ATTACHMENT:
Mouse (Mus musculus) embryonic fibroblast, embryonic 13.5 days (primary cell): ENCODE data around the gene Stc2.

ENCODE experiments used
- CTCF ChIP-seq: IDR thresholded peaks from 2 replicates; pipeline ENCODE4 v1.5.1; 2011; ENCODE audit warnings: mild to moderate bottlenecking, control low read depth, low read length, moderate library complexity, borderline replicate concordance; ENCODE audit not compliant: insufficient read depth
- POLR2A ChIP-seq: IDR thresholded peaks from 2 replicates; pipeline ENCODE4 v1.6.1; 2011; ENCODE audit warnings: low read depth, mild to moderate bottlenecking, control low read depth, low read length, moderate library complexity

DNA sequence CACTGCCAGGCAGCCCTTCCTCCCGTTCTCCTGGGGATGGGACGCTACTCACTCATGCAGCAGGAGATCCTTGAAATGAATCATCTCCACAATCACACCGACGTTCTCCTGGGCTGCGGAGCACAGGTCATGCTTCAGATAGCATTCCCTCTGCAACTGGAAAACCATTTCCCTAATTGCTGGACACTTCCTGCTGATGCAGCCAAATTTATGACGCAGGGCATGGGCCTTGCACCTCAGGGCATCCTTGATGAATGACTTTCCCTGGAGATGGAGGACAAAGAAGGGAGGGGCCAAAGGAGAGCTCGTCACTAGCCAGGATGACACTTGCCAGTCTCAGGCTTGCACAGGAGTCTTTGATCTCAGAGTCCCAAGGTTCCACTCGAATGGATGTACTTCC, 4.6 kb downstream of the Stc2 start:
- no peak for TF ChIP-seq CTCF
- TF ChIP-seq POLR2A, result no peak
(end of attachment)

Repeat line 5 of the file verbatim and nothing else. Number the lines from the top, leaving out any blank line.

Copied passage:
DNA sequence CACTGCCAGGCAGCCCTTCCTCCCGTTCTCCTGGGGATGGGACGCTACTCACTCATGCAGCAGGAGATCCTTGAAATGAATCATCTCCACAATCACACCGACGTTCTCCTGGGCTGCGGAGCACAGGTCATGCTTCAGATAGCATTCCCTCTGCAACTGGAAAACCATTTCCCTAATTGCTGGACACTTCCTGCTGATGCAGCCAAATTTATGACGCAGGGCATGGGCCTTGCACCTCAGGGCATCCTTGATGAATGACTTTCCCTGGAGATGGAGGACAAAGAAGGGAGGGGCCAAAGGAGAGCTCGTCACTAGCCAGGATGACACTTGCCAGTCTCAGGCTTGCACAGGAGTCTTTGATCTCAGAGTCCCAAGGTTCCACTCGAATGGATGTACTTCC, 4.6 kb downstream of the Stc2 start: